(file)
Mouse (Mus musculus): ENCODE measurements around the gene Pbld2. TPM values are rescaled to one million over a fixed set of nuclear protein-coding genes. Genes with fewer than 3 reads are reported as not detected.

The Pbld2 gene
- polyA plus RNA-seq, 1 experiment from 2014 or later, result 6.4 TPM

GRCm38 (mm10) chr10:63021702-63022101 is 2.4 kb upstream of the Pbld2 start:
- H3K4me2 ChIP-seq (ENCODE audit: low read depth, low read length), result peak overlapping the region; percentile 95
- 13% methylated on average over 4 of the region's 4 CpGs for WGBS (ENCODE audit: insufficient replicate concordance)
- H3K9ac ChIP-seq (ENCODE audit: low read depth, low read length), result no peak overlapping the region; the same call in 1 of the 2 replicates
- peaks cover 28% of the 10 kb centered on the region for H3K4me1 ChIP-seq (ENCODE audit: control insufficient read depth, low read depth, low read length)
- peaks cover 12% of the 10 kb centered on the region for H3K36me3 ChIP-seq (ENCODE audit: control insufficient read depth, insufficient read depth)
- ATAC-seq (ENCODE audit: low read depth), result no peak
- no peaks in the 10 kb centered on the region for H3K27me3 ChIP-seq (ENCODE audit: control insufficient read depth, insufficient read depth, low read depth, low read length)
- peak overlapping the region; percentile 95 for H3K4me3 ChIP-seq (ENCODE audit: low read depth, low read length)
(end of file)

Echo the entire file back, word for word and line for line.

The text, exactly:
Mouse (Mus musculus): ENCODE measurements around the gene Pbld2. TPM values are rescaled to one million over a fixed set of nuclear protein-coding genes. Genes with fewer than 3 reads are reported as not detected.

The Pbld2 gene
- polyA plus RNA-seq, 1 experiment from 2014 or later, result 6.4 TPM

GRCm38 (mm10) chr10:63021702-63022101 is 2.4 kb upstream of the Pbld2 start:
- H3K4me2 ChIP-seq (ENCODE audit: low read depth, low read length), result peak overlapping the region; percentile 95
- 13% methylated on average over 4 of the region's 4 CpGs for WGBS (ENCODE audit: insufficient replicate concordance)
- H3K9ac ChIP-seq (ENCODE audit: low read depth, low read length), result no peak overlapping the region; the same call in 1 of the 2 replicates
- peaks cover 28% of the 10 kb centered on the region for H3K4me1 ChIP-seq (ENCODE audit: control insufficient read depth, low read depth, low read length)
- peaks cover 12% of the 10 kb centered on the region for H3K36me3 ChIP-seq (ENCODE audit: control insufficient read depth, insufficient read depth)
- ATAC-seq (ENCODE audit: low read depth), result no peak
- no peaks in the 10 kb centered on the region for H3K27me3 ChIP-seq (ENCODE audit: control insufficient read depth, insufficient read depth, low read depth, low read length)
- peak overlapping the region; percentile 95 for H3K4me3 ChIP-seq (ENCODE audit: low read depth, low read length)